The Backdrop to AIME
Aboriginal and Torres Strait Islander people, the two Indigenous groups in Australia, were invaded by the British in 1788.
Before 1788, Aboriginal people occupied Australia’s mainland continuously for over 60,000 years and are internationally recognised as the oldest continuous surviving culture in the world. A people rich with tradition, storytelling, resilience and ingenuity, who hold a deep respect and relationship with the land.
Over the 200+ years of Australia’s colonial history Indigenous people were attacked, murdered, driven off their land, had their children taken away and were denied cultural identity and history. It is a dark chapter in Australian history plagued by atrocity and injustice.
It is a dark chapter in Australian history plagued by atrocity and injustice.
Against all odds Aboriginal people fought back, initially with spears, then as time progressed with their minds and collective strength.
Despite not being able to vote in most states from 1962, it wasn’t until the nation was asked to vote in the 1967 constitutional referendum, that a resounding ‘yes’ vote ensured that Australia’s Indigenous people would be thereinafter counted in the national census, effectively recognising them as citizens of Australia.
Throughout the back half of the 20th century activists fought for human rights traversing the landscapes of art, sport, politics, and the land. This culminated in the 1992 Australian High Court Mabo decision reversing the notion of Terra Nulius, which had proclaimed Australia as unoccupied land and damned Aboriginal and Torres Strait Islander people to the classification of flora and fauna, thus negating 60,000 of existence. In 1992, Aboriginal and Torres Strait Islander history was finally recognised by Australia.
Over the next 20 years significant advances were made in sport and the arts with Indigenous people becoming leaders in their respective fields, againing the adoration of audiences both at home and abroad.
Whilst there had been outstanding achievements in other fields, from education to science and beyond like David Unaipon, the Aboriginal scientist from South Australia who broke a number of stereotypes including the design of the helicopter before World War One. Or Lowtidja O’Donoghue, from the same state, who helped lead the Yes vote team which resulted in the successful referendum in 1967.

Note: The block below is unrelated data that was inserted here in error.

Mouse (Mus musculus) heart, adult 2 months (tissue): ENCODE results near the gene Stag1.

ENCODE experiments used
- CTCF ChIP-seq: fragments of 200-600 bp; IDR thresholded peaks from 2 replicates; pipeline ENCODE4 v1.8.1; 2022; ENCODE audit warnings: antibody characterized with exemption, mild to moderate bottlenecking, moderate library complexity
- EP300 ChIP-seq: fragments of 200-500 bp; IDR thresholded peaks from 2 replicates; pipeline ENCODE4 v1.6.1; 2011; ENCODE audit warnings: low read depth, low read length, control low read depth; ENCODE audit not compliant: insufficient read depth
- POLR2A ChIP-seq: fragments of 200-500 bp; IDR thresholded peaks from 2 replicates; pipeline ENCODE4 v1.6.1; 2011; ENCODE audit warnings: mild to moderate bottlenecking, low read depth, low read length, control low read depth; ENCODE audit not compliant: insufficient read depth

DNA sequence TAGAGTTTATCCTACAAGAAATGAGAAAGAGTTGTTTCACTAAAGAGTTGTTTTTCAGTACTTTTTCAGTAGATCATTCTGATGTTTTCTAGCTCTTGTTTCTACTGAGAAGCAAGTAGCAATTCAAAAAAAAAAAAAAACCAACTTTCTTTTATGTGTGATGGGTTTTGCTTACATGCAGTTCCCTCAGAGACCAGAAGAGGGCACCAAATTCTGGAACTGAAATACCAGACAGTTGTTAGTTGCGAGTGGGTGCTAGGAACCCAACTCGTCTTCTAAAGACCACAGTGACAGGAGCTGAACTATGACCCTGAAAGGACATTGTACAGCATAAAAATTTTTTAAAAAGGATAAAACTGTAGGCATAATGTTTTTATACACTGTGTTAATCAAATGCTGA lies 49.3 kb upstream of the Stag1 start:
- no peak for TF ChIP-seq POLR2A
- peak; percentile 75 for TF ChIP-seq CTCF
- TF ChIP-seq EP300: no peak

The reality was that they were the exception to the rule.
By the time AIME came to life in 2005, the fight was well and truly advanced but the storyline across the nation was still one of Indigenous disadvantage. Within the schooling environment there was an even more focused narrative taking place.
Indigenous kids were born athletes, or talented artists, but school wasn’t for them.
The teachers, parents, and kids themselves, were playing out the examples that had come before. Indigenous people had made it in the sports and the arts, therefore, it was proven this was a pathway. The story had become the new normal.
Life is a wonderful combination between the stories we tell and the realities we create. Which comes first is a debate that can mirror the chicken and egg conundrum. But there is one thing that is clear, you either grab the pen and create the story you want to see, or you play your part in someone else’s narrative.
In 2005, we picked up the pen, to write a new story for Indigenous kids.
The AIME program commenced with the intention of connecting university students with Indigenous high school kids.
To connect those with power with those who were being left behind.
The university students would become mentors and education heroes, but it didn’t take long before the kids grabbed the education hero title for themselves.
Starting from humble beginnings with 25 kids, over 10,000 high school students and 5,000 university students have now been through our program. It's the largest volunteer movement of university students in Australian history.
In terms of the kids, we are ending education inequality, check out an example of the impact below: